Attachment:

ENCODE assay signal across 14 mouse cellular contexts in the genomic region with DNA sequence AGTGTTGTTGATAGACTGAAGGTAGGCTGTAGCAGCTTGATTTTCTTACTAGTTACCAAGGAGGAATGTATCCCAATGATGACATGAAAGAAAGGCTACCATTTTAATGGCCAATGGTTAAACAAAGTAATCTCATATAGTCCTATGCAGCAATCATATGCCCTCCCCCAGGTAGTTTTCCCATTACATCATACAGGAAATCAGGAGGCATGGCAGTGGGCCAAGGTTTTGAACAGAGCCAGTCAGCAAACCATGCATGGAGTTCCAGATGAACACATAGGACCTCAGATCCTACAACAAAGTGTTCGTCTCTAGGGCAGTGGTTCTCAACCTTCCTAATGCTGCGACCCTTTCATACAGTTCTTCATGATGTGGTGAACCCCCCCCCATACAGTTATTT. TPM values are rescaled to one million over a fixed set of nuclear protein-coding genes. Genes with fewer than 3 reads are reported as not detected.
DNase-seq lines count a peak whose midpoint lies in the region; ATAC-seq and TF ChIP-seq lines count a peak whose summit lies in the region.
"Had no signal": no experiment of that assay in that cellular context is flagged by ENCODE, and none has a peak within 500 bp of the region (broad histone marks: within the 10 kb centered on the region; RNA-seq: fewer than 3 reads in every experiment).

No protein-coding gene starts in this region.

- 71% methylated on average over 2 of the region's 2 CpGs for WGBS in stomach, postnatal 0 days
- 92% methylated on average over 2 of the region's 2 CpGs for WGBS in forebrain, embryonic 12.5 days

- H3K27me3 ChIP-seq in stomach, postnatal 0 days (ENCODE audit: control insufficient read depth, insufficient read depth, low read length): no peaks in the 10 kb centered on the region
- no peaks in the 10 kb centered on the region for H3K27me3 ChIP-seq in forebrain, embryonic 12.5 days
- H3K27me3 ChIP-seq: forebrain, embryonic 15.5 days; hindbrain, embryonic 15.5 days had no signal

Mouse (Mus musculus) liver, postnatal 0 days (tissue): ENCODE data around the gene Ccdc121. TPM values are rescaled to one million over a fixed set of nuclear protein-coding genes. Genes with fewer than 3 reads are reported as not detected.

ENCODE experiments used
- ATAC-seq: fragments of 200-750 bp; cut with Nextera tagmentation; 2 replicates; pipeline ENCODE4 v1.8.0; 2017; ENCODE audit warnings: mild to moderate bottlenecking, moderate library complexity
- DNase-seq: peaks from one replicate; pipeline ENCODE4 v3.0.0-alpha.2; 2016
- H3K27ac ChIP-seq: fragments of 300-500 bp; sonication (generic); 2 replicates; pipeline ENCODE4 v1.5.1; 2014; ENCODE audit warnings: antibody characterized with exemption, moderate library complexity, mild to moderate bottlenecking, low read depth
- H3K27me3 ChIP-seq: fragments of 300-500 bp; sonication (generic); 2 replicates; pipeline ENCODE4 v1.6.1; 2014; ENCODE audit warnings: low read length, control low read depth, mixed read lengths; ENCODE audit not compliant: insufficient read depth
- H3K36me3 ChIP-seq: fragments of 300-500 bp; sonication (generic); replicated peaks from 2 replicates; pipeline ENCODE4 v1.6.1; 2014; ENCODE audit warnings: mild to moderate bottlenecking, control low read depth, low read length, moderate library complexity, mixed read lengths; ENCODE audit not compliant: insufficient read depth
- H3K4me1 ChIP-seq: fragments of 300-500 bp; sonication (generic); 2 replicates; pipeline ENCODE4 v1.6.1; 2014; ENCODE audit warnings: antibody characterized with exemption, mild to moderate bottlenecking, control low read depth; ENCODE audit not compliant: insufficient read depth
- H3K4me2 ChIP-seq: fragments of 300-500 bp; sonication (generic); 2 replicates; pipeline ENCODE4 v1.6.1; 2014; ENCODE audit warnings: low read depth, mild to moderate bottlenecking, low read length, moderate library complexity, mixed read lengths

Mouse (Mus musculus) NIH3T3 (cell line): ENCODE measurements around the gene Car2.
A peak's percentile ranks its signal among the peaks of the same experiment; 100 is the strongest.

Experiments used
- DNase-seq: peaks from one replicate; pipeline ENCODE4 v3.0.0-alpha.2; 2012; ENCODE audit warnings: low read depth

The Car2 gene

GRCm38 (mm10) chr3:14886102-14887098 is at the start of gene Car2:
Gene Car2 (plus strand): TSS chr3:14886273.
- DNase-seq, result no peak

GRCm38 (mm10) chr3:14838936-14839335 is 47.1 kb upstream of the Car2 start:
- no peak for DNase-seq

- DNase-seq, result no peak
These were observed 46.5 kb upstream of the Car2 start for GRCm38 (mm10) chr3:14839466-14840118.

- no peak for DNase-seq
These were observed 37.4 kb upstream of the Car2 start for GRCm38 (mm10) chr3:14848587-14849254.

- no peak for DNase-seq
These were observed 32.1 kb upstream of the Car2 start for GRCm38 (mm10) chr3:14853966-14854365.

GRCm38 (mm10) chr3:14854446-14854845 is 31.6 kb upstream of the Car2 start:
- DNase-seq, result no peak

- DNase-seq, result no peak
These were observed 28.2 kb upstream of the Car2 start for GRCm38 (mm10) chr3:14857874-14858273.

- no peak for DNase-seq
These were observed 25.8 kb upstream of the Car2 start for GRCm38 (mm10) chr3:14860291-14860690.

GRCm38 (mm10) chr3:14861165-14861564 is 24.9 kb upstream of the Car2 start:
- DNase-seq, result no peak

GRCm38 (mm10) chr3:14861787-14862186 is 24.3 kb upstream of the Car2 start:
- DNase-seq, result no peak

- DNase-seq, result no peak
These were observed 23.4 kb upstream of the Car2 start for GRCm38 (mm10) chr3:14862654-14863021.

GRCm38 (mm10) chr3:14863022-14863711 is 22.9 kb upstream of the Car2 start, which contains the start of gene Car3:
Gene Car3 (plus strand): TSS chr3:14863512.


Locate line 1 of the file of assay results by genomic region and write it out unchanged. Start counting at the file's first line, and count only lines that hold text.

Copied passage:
ENCODE assay signal across 14 mouse cellular contexts in the genomic region with DNA sequence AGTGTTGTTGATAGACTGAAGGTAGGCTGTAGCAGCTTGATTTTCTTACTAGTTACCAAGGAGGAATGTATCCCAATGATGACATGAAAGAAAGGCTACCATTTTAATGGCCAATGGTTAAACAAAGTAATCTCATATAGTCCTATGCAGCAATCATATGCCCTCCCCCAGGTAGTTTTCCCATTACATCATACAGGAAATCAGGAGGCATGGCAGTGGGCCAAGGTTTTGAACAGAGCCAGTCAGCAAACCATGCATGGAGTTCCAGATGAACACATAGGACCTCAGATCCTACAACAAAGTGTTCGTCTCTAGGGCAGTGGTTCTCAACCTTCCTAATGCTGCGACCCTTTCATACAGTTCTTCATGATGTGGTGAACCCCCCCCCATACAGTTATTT. TPM values are rescaled to one million over a fixed set of nuclear protein-coding genes. Genes with fewer than 3 reads are reported as not detected.